I don’t suppose anybody’s working on a condensed pictoral version of the 7DIF? It might help some understand. I’m on my 3rd time through and each time, more light bulbs go on.

    Were this economy a car, we’ve been trying to drive it by hopping up on the hood, stuffing hay in through the grille and whacking the fenders with a stick! How many people are employed in implementing this nonsense??? They’re going to need something to do as the fear and nonsense start to evaporate. I suppose some of them could become docents at the Museum of Fiscal Silliness, but we’re talking about a lot of potential manpower here…

    1. Unforgiven,

      “I don’t suppose anybody’s working on a condensed pictoral version of the 7DIF? It might help some understand.”

      Perhaps not what you were envisioning, but early this year I started to set up a balance sheet visualizer tool that shows how things like government spending, bond issuance, etc affect balance sheets, net equity, etc… perhaps helpful for some types of people?

      I need to get back to work on improving it (and suggestions/corrections are still welcome), but I decided a step-by-step tutorial-driven flow-visualizer could be helpful to a broader audience. Unfortunately that one’s trickier and is not very far along yet 🙁 But I agree if someone (not necessarily me!) can get the visual approach to MMT right that it could help in reaching new people.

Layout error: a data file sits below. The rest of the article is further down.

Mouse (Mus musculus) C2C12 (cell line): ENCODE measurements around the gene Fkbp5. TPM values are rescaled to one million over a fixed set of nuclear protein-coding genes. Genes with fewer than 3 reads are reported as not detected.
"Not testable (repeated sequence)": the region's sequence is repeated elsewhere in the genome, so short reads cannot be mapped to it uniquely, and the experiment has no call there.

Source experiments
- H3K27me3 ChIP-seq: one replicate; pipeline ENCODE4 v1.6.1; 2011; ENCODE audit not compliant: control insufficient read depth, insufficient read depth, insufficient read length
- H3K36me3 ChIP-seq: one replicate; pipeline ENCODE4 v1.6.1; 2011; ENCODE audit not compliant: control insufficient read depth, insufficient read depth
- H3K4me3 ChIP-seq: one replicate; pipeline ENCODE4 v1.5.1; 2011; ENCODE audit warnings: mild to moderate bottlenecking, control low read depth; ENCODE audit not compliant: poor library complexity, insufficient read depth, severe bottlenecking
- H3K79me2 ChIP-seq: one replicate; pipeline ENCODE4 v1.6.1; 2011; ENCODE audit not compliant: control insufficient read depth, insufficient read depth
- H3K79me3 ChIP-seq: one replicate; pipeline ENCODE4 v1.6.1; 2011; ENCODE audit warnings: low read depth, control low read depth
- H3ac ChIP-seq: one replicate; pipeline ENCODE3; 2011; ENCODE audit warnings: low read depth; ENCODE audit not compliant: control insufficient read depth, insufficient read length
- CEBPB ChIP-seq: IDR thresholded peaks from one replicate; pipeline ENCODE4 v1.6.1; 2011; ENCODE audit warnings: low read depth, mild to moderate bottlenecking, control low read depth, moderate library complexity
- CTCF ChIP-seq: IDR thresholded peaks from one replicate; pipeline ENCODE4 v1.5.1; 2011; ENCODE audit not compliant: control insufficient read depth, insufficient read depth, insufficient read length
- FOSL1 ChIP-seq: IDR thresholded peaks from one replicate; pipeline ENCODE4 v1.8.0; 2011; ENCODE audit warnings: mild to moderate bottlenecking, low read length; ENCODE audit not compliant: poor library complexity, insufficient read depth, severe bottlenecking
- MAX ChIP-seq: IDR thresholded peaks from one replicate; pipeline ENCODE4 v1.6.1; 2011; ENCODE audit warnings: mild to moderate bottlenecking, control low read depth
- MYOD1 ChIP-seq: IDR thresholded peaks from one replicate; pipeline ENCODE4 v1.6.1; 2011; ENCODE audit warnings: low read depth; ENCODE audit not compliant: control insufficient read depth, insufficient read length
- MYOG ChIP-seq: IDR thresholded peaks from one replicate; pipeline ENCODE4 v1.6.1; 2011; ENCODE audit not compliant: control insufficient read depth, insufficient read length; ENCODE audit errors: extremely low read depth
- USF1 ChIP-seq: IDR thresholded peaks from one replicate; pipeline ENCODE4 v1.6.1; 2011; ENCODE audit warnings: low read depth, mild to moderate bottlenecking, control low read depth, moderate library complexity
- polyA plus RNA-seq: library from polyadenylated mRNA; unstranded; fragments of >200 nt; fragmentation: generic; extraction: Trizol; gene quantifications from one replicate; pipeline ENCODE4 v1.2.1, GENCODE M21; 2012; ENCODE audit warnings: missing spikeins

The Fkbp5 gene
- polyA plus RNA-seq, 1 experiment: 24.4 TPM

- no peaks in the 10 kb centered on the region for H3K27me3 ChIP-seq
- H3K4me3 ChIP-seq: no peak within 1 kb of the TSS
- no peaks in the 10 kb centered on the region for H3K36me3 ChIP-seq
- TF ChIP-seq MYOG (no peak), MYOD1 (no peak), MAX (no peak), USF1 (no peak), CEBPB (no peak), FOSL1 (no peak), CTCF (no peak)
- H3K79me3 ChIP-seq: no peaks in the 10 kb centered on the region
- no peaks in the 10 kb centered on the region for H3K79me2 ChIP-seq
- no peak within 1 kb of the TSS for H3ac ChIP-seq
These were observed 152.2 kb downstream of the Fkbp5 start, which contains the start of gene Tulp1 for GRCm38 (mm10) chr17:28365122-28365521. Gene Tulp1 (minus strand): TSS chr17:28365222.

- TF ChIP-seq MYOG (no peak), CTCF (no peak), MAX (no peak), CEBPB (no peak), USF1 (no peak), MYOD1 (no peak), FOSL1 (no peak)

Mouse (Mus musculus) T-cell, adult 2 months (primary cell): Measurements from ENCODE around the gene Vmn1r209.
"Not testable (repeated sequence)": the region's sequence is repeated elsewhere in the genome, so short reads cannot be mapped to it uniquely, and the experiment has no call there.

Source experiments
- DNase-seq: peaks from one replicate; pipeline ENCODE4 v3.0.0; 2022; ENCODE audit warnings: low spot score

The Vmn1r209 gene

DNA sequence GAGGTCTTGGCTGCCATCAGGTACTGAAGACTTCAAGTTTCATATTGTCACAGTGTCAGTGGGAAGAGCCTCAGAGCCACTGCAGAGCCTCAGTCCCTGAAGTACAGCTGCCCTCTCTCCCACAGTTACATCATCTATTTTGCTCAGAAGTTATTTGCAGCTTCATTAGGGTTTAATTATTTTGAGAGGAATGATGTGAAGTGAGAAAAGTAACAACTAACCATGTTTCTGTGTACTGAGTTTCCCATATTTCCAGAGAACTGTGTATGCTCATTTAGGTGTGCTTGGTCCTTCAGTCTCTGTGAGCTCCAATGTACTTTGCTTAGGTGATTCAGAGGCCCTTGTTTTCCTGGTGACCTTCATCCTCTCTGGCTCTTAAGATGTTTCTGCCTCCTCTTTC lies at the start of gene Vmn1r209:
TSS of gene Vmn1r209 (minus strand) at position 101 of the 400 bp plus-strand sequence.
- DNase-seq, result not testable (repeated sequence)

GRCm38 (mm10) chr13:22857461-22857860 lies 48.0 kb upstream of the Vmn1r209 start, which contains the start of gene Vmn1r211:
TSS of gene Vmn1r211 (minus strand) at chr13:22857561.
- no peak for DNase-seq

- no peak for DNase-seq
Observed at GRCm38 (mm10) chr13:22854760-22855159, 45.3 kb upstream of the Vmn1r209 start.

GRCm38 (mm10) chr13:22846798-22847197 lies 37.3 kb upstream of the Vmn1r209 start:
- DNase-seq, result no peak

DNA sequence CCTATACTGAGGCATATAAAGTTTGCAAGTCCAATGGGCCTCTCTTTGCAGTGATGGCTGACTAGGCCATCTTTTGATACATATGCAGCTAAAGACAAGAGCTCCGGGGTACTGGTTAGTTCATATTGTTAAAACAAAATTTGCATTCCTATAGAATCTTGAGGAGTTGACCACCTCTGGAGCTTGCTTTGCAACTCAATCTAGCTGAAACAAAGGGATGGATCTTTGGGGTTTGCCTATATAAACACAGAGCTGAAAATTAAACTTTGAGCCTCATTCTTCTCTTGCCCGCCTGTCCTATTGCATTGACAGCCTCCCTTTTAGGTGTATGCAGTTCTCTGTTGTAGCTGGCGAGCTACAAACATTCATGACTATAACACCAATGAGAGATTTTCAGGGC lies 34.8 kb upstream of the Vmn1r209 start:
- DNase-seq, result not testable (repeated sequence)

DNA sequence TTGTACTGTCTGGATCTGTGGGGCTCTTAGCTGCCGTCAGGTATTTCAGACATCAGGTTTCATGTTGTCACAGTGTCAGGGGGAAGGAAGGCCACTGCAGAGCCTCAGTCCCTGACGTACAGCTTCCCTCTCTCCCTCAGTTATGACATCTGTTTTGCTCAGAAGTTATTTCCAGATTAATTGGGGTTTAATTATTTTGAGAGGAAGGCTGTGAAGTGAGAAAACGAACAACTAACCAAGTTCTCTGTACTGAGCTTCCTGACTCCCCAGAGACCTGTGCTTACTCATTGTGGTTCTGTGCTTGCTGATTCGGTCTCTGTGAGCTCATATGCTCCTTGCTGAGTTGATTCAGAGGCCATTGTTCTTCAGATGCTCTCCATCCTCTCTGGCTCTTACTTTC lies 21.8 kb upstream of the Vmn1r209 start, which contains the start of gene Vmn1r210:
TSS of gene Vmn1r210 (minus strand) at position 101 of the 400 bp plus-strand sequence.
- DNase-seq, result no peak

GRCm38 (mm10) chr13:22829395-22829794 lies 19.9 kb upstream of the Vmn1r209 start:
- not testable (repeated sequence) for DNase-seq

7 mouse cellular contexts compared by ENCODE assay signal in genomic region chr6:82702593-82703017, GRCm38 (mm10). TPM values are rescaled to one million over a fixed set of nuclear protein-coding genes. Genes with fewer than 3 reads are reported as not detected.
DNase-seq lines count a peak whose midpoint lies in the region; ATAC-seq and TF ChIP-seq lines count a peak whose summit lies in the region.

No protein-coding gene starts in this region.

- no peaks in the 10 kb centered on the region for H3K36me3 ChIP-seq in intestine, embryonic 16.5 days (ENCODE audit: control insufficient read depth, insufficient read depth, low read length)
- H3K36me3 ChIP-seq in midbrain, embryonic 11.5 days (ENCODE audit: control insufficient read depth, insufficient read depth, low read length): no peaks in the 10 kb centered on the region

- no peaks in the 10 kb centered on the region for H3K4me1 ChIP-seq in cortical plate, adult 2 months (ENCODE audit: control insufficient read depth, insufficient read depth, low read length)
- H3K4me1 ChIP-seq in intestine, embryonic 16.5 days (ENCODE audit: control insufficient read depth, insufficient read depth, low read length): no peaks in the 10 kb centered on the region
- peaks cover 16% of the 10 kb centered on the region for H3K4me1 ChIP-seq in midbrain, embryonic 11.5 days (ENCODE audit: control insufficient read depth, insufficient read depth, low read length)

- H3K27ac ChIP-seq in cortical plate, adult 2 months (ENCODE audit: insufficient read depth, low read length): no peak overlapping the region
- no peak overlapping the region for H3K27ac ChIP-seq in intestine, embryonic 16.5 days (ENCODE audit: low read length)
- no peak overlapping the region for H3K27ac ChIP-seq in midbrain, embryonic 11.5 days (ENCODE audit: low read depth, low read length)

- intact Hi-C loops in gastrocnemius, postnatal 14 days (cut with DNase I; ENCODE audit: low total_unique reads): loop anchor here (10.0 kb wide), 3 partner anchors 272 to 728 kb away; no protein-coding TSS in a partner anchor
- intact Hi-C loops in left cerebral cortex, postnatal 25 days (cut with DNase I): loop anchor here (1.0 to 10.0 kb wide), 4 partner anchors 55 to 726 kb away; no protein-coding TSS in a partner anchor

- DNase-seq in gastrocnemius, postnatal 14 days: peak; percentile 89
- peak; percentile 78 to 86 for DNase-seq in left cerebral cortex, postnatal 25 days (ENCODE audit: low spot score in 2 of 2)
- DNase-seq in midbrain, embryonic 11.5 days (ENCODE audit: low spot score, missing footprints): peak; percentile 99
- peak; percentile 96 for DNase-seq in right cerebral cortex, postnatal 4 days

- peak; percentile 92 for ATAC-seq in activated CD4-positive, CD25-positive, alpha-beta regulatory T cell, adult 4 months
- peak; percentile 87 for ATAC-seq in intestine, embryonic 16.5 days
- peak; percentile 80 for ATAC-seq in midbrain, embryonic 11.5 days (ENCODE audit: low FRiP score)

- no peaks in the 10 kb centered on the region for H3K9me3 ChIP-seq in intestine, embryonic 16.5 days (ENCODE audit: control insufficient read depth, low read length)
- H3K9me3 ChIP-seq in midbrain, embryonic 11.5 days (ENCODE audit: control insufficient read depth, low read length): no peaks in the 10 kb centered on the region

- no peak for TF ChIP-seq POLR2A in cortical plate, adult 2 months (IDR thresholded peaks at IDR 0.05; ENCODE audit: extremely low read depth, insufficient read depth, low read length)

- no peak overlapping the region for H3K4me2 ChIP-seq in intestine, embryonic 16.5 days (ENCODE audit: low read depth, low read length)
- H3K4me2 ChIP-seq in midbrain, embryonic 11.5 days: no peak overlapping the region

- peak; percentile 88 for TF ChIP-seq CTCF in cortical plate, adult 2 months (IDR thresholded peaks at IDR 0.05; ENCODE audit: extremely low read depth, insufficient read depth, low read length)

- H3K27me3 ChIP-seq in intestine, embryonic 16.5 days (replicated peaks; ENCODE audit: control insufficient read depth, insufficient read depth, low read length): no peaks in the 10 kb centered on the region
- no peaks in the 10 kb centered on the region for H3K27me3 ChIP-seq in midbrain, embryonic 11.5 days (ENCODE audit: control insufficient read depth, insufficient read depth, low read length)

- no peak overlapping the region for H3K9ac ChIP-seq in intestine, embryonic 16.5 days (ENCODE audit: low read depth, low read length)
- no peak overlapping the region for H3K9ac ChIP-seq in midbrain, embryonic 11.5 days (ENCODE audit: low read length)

1. Thanks for that, Hbl!

        I may take a crack at a Fraud by Fraud PowerPoint presentation. It will help fix the basic concepts in my mind in any case.

  2. The ECB buying of government bonds is down to a trickle, it is not stopping the programme but it’s leaving it on the back burner.
    Is that enough to settle things down, to let the market know that the ECB is ready to step in and buy government debt if necessary?

    The following is a graph of: ECB bond purchases and peripheral spreads since the programme started.

      1. China publically stating that they were buying Eurozone bonds was the factor of the month. If china says Eurodebt is fine, then Eurodebt is fine.

  3. Hello everyone,

    I am learning about MMT. Could you answer one question for me. Many proponents of MMT are using it to guarantee full employment. Why is full employment desirable?